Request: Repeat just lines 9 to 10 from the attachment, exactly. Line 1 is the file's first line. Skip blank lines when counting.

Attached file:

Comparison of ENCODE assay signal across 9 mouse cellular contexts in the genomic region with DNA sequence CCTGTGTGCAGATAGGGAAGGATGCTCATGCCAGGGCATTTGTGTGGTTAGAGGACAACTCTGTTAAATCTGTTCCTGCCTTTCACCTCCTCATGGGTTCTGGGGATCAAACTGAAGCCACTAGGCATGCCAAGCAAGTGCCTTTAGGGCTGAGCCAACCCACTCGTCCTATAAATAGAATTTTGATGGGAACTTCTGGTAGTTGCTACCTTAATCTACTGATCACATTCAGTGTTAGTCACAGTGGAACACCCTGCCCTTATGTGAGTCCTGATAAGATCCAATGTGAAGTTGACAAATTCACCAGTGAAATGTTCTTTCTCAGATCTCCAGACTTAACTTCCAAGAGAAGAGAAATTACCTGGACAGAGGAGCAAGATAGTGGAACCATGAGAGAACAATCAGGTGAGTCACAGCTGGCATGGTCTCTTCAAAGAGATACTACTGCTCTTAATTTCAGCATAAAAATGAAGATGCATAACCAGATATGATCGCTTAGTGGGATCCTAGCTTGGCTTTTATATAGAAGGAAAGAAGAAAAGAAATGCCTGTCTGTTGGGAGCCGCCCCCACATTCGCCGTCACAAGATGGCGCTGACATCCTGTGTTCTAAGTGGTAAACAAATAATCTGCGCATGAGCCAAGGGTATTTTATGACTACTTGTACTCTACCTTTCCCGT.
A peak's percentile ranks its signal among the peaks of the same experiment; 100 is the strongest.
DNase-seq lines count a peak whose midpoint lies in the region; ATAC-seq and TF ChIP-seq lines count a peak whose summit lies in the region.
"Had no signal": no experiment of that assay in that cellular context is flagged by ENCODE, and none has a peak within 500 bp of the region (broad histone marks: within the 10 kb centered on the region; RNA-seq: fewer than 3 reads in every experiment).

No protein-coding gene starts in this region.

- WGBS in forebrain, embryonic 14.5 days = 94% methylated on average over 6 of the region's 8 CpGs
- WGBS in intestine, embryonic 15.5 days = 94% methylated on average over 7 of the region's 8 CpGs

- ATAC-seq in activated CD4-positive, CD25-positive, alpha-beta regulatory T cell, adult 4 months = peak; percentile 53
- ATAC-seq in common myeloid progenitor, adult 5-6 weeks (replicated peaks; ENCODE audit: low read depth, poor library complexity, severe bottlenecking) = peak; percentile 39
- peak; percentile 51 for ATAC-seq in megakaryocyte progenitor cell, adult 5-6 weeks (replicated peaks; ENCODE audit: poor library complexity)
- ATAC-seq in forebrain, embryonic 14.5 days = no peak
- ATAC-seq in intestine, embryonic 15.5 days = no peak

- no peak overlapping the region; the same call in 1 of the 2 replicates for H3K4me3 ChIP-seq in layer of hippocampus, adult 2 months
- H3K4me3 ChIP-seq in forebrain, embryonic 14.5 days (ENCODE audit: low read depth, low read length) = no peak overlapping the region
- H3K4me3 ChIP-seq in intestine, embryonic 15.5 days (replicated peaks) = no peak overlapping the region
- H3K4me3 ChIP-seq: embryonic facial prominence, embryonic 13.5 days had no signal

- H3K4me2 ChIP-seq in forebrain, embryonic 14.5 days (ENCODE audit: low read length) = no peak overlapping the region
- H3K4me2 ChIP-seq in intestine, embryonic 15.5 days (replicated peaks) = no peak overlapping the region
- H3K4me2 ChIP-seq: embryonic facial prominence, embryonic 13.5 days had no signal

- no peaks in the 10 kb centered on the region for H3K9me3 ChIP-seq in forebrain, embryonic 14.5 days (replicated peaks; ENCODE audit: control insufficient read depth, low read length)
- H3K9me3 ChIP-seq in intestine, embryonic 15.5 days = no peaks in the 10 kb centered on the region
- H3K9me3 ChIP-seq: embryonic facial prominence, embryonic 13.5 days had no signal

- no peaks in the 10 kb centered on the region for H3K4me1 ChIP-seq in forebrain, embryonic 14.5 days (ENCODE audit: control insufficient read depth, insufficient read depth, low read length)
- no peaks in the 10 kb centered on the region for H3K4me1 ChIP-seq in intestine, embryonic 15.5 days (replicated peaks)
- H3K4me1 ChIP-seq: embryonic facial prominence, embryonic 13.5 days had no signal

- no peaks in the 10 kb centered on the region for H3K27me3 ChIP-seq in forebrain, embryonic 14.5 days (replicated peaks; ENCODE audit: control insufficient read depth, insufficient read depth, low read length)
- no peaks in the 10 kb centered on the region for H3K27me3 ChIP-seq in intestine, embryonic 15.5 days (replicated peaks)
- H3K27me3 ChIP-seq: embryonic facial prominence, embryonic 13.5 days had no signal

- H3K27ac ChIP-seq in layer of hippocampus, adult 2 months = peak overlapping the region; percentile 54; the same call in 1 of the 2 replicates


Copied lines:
- ATAC-seq in common myeloid progenitor, adult 5-6 weeks (replicated peaks; ENCODE audit: low read depth, poor library complexity, severe bottlenecking) = peak; percentile 39
- peak; percentile 51 for ATAC-seq in megakaryocyte progenitor cell, adult 5-6 weeks (replicated peaks; ENCODE audit: poor library complexity)